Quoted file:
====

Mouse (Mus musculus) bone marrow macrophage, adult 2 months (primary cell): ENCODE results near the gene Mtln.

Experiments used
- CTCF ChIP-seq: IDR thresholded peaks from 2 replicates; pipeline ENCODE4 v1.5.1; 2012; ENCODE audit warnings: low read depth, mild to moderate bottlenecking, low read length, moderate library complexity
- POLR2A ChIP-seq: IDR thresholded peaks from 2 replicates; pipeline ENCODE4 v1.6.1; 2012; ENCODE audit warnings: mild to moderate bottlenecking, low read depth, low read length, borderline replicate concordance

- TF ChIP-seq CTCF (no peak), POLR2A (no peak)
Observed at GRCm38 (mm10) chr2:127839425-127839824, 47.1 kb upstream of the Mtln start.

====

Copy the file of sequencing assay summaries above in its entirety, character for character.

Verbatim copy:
Mouse (Mus musculus) bone marrow macrophage, adult 2 months (primary cell): ENCODE results near the gene Mtln.

Experiments used
- CTCF ChIP-seq: IDR thresholded peaks from 2 replicates; pipeline ENCODE4 v1.5.1; 2012; ENCODE audit warnings: low read depth, mild to moderate bottlenecking, low read length, moderate library complexity
- POLR2A ChIP-seq: IDR thresholded peaks from 2 replicates; pipeline ENCODE4 v1.6.1; 2012; ENCODE audit warnings: mild to moderate bottlenecking, low read depth, low read length, borderline replicate concordance

- TF ChIP-seq CTCF (no peak), POLR2A (no peak)
Observed at GRCm38 (mm10) chr2:127839425-127839824, 47.1 kb upstream of the Mtln start.